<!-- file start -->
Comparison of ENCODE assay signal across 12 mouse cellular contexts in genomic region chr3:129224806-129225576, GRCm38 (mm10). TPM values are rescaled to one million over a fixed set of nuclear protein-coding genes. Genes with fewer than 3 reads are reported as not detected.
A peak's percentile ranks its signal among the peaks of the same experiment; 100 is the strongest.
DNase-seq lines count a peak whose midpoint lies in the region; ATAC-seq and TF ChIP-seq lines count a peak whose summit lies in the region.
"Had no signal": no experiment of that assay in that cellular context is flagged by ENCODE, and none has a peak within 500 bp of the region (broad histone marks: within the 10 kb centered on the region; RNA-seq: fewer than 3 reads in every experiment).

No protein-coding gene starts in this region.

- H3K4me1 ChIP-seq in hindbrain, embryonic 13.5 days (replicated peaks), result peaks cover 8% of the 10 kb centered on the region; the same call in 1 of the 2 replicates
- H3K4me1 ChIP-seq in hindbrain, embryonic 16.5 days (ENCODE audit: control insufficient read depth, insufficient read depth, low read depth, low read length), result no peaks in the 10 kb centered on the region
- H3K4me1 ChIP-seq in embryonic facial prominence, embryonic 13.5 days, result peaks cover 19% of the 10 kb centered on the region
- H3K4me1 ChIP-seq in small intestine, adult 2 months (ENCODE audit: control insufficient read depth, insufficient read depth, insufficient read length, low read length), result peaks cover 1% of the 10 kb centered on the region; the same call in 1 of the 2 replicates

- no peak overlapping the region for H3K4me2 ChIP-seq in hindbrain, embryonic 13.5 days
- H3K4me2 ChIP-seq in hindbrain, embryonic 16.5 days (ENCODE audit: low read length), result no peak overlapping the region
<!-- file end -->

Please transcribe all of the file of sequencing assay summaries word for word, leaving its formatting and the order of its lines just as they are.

Comparison of ENCODE assay signal across 12 mouse cellular contexts in genomic region chr3:129224806-129225576, GRCm38 (mm10). TPM values are rescaled to one million over a fixed set of nuclear protein-coding genes. Genes with fewer than 3 reads are reported as not detected.
A peak's percentile ranks its signal among the peaks of the same experiment; 100 is the strongest.
DNase-seq lines count a peak whose midpoint lies in the region; ATAC-seq and TF ChIP-seq lines count a peak whose summit lies in the region.
"Had no signal": no experiment of that assay in that cellular context is flagged by ENCODE, and none has a peak within 500 bp of the region (broad histone marks: within the 10 kb centered on the region; RNA-seq: fewer than 3 reads in every experiment).

No protein-coding gene starts in this region.

- H3K4me1 ChIP-seq in hindbrain, embryonic 13.5 days (replicated peaks), result peaks cover 8% of the 10 kb centered on the region; the same call in 1 of the 2 replicates
- H3K4me1 ChIP-seq in hindbrain, embryonic 16.5 days (ENCODE audit: control insufficient read depth, insufficient read depth, low read depth, low read length), result no peaks in the 10 kb centered on the region
- H3K4me1 ChIP-seq in embryonic facial prominence, embryonic 13.5 days, result peaks cover 19% of the 10 kb centered on the region
- H3K4me1 ChIP-seq in small intestine, adult 2 months (ENCODE audit: control insufficient read depth, insufficient read depth, insufficient read length, low read length), result peaks cover 1% of the 10 kb centered on the region; the same call in 1 of the 2 replicates

- no peak overlapping the region for H3K4me2 ChIP-seq in hindbrain, embryonic 13.5 days
- H3K4me2 ChIP-seq in hindbrain, embryonic 16.5 days (ENCODE audit: low read length), result no peak overlapping the region